Thursday, May 15, 2003

Wireless Internet Cri de Coeur

Way back in 2000, I had a (circa) 128kbps wireless internet connection for an all-you-can-eat price of about $70 a month. It was the late, lamented, Ricochet service which is back in operation in a few cities after being bought for a pittance after Metricom's bankruptcy (August 8, 2001). One would think that after three years I would easily be able to buy an even faster, more widely spread, and more convenient wireless internet service -- but one would be wrong.

Every time I've checked since August 8, 2001, my Ricochet modem shows 3 or 4 poletop radios still going strong. Still sucking juice. Someone could easily have made $1470 from me since then just by enabling my connection and charging me $70/month (I had two accounts). I still look at the poletop units around my office and at the end of the street where I live. But I can't use them.

Current services from the major wireless voice companies are expensive, slow, and inflexible. They expect you to use them on your phone. All of the wireless modems are PC Card devices. The thought that you might like to use your desktop machine with a wireless internet service hasn't occurred to anyone. (Ricochet had USB modems available.) The companies don't promote these services and you have to dig deeply even to figure out what they are called. One has to hunt around on web sites (usually on the pages targeted at business users) to find anything.

Why can't anyone supply a wireless network that's:

- widespread,
- fast enough (128kbps+),
- cheap enough (>$50/month flat rate),
- easy to use (multiple connection PC card, USB, or Ethernet),
- usable with handheld, laptop, and desktop computers, and
- actually marketed (so people know about it)?

For the benefit of the 2 readers of this blog, and to give me an easy place to click, here are the current names, urls, prices, and speeds(ha!) of the major services. I'm ignoring equipment costs and only listing the monthly cost of the plan that lets you send and receive the most data.

Mobile Internet
$99.99/month for 100MB ($0.0010/KB thereafter) - $49.99/month Unlimited for their Blackberry service

Express Network
$79.99/month Unlimited
Speed - 40kbps -140kbps

T-Mobile Internet
$99.99/month for 200MB ($2.00/MB thereafter)

PCS Vision (PCS Vision for Laptops and PDAs)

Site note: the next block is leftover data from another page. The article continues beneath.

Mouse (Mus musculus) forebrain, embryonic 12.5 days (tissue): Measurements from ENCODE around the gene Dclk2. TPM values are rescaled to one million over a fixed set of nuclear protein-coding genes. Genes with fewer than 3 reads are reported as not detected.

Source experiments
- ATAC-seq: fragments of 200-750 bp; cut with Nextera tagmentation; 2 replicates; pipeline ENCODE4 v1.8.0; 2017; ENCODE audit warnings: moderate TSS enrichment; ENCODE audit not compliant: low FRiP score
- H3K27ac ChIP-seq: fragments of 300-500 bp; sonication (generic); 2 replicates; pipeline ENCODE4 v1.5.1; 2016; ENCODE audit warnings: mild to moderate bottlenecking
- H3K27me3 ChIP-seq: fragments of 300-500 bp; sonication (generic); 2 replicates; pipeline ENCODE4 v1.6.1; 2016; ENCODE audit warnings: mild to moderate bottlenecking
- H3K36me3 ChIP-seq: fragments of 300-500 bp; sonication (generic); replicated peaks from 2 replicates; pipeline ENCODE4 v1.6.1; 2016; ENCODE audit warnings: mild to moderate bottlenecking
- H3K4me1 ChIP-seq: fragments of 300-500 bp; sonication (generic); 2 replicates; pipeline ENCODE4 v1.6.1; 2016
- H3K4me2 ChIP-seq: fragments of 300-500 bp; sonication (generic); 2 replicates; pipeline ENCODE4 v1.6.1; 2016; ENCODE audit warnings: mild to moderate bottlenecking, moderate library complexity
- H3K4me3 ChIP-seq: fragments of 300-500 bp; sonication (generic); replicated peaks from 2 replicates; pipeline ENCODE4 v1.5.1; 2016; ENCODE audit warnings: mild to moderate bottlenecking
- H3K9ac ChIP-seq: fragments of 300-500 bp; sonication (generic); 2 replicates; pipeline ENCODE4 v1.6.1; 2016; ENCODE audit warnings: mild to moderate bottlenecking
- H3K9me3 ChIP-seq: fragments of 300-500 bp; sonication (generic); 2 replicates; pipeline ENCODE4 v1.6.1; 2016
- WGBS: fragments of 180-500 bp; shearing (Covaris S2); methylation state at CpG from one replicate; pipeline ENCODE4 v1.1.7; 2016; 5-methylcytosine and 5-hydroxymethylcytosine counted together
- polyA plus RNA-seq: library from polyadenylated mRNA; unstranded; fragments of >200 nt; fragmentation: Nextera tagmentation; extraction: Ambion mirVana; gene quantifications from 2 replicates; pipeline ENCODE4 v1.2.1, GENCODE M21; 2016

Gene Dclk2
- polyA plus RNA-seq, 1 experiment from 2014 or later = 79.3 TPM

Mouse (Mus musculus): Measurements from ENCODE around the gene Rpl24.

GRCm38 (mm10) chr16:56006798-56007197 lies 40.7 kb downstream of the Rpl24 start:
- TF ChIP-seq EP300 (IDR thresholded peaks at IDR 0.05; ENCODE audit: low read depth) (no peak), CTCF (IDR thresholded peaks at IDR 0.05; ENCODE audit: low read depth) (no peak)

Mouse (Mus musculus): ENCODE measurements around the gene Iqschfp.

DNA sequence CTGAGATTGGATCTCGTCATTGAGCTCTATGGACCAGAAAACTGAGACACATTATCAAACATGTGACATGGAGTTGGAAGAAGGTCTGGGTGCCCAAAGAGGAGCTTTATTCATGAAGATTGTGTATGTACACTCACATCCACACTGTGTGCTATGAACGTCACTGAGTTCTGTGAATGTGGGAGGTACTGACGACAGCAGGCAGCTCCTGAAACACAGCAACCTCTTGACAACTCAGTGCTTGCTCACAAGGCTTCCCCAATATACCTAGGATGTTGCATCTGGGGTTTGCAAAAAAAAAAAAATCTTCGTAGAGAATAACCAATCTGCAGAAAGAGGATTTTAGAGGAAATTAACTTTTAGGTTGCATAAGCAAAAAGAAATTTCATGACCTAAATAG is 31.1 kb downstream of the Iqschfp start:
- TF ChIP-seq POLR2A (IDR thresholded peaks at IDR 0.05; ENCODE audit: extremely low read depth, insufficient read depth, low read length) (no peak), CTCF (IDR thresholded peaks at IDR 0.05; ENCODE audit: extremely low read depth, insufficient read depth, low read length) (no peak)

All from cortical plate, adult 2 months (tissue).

$80.00/month Unlimited
Note: You actually have to look at the bottom of this page to get a hint that Sprint offers genuine mobile internet service.

Monday, May 12, 2003

Free Those Vectors!

Re Jacob Levy's latest on the topic:

[John Derbyshire] may not advocate sodomy laws, but his obsessive denigration of gay folks surely rivals that of the most devoted Leviticus-thumper. But still.

Then along comes a clear reminder that there are people it's simply indecent to even be in a broad-tent coalition with, that even in 2003 the most unreconstructed kind of southern racism is still out there. There are bounds of decency to be observed in every political direction; and everyone who hopes to be effective in politics has to engage in complicated and probably-unsatisfactory balancing acts.

Jacob Levy seems to spend a lot of time criticizing people as homophobic or racist. Is this useful politically? Since neither of those views is inconsistent with libertarianism (in the absence of the initiation of force), wouldn't it make more sense to criticize the views of people who believe in things like government schools, taxation, or even vector control districts? Those ideas are inconsistent with human liberty and more dangerous than racism, sexism, bigotry, homophobia, ageism, ad infinitum.

And Prof. Levy replies in a nice long juicy Volokh Conspiracy post:

... [F]irst of all, I don't measure my writing against the standard of whether it's useful politically in some general way. (Useful to whom?)

Second of all, I do think that it *matters* for political effectiveness that one draw some boundaries. ...

Third: extended argument about the rights and wrongs of one or another kind of state action require, well, extended argument. ...